• Add a definition of pre-equipment in article 2 to guarantee the complete pre-equipment of all types of buildings, e. technical (cable path, technical sheaths) and electrical pre-equipment in collective electrical installations (switchboard, horizontal electrical column, bus cable).
  • Require that the response to a request for the installation of charging stations in collective properties does not exceed 3 months.
  • Set a minimum obligation for charging stations to be installed, expressed in percentage of the number of non-allocated parking spaces to be achieved in residential buildings to correspond to the EV market development by 2030, 2035 and 2040.
  • Facilitate the participation of EVs to flexibility procurements thanks to the use of smart chargers which are able to receive signals from smart meters.


Smart charging:

  • 2 and 5: introduce a requirement to make all new chargers smart charging-ready in all private buildings.

When meeting the obligations on smart charging (V1X, V2X), set the possibility to consider smart meters as one of the solutions allowing smart charging. This possibility should also be included in the definition of smart charging consistently in all relevant texts (the revision of the EPBD, the new Alternative Fuels Infrastructure Regulation and the revision of the Renewable Energy Directive).

  • New par. 8a: introduce an obligation for all Members States to ensure an open, free from charge and non-discriminatory access to battery-related data to all stakeholders, which is a prerequisite for third-party operators of “smart charging services” and for the well-functioning of smart charging technologies.


A better access to information on energy consumption is necessary to reach the building renovation objectives

A good understanding of the energy consumption is essential to achieve energy and climate sobriety in buildings and to provide better services to consumers. Indeed, the access of smart meter data enables to provide supply offers that are better adapted to the consumption profiles of consumers. The access to these data combined with the development of monitored equipment (such as heat pumps, electric vehicles) also contributes to improving the grid flexibility. Above all, gaining an understanding of their energy consumption, and carbon emissions will give buildings occupants control over their energy and climate needs and impacts, will encourage them in starting renovation works, and will play a part in increasing their awareness on climate change. Furthermore, the availability of quality information on the real energy performance of buildings, by measuring energy consumption and GHG emissions, helps better identify the buildings which need to be renovated in priority.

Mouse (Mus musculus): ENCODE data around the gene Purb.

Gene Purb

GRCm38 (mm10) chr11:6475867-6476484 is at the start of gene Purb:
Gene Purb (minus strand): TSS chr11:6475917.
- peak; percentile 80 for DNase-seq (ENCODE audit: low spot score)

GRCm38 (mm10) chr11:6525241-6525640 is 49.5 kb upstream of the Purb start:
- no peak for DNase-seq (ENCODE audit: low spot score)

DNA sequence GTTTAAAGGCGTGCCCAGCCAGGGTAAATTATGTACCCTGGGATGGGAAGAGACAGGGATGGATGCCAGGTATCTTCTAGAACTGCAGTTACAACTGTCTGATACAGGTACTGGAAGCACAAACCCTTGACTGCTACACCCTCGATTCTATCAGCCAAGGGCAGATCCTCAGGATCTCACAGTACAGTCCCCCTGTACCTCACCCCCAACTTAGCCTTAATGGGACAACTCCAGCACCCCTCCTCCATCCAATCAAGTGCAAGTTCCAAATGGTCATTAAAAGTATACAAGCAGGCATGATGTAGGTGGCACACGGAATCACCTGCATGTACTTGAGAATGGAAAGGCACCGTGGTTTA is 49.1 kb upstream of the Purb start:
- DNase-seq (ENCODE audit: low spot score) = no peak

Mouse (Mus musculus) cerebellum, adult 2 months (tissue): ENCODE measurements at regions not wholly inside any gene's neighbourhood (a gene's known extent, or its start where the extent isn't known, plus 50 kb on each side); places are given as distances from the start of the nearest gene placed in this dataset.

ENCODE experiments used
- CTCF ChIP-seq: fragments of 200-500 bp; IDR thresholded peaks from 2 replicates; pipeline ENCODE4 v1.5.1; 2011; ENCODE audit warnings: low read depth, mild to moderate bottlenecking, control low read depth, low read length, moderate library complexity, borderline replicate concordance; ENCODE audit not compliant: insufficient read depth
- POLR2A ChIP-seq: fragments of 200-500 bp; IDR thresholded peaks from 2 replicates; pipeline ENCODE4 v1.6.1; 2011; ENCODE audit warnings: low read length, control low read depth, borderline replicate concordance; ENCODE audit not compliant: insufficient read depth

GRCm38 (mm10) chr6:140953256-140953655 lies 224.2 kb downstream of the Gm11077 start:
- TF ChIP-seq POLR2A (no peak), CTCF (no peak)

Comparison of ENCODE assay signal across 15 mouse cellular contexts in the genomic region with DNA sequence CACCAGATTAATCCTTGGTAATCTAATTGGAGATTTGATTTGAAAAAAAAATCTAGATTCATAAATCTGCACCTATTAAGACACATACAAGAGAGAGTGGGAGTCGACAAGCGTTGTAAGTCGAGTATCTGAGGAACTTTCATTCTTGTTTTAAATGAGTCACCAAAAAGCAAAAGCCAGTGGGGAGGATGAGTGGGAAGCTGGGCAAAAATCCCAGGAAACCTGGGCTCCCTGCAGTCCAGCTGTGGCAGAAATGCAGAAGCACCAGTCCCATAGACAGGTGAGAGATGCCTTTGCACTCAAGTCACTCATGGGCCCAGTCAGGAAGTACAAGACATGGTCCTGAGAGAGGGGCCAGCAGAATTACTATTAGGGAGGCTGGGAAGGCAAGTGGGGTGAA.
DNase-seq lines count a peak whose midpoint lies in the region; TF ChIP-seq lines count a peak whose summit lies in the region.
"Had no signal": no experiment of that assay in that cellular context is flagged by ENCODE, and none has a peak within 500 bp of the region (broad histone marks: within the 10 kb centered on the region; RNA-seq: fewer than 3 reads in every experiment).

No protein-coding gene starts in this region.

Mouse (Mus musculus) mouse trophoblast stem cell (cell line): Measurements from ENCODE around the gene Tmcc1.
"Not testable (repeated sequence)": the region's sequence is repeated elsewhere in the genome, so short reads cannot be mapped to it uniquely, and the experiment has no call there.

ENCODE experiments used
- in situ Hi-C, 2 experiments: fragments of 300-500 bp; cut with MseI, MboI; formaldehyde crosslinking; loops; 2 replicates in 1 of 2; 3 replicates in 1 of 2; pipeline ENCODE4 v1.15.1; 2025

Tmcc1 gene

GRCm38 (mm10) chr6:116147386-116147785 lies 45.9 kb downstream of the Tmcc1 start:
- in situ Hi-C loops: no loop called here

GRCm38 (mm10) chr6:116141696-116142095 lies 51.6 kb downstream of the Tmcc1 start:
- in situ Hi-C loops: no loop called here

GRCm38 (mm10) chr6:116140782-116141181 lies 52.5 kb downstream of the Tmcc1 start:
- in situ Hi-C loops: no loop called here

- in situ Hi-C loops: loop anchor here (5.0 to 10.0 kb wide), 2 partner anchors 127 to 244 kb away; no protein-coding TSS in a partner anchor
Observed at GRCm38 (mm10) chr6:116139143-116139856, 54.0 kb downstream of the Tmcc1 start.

In France, the National Agency for the cohesion of territories (ANCT) together with the Enedis (French DSO) launched in 2020, in several French cities, the “Panorama de la thermosensibilité”[12]. This tool aims to better target and plan the energy renovation of buildings thanks to the analysis of the energy consumption data produced by Enedis’ Linky smart meter and the assessment of the housing sensitivity to temperature variations. It contributes to assisting local public decision-making in identifying the renovations to be prioritised and in fighting energy poverty.

Within this framework, performing ex-ante and post-work diagnoses would enable to compare the levels of energy performance, GHG emissions and the comfort conditions of buildings before and after works in order to assess the renovation benefits. Smart meters, which are widely deployed in France, are able to provide these indicators. Such diagnoses should be used to identify and prioritise the poorly performant buildings inhabited by people affected by energy poverty, vulnerable customers and, where applicable, people living in social housings in order to be consistent with the article 22 of the revision of the Directive on energy efficiency (2021/0203).

In this context, UFE welcomes the intention of the European Commission to introduce digital building logbooks (as described in the Renovation Wave Strategy).  In France, the Climate and Resilience Law (Loi Climat et Résilience) which entered into force in August 2021 calls for the establishment of Digital housing notebooks (“carnets numériques du logement”) which will enable the digital gathering of information on the various works carried out in a housing. They will enter into force in January 2023.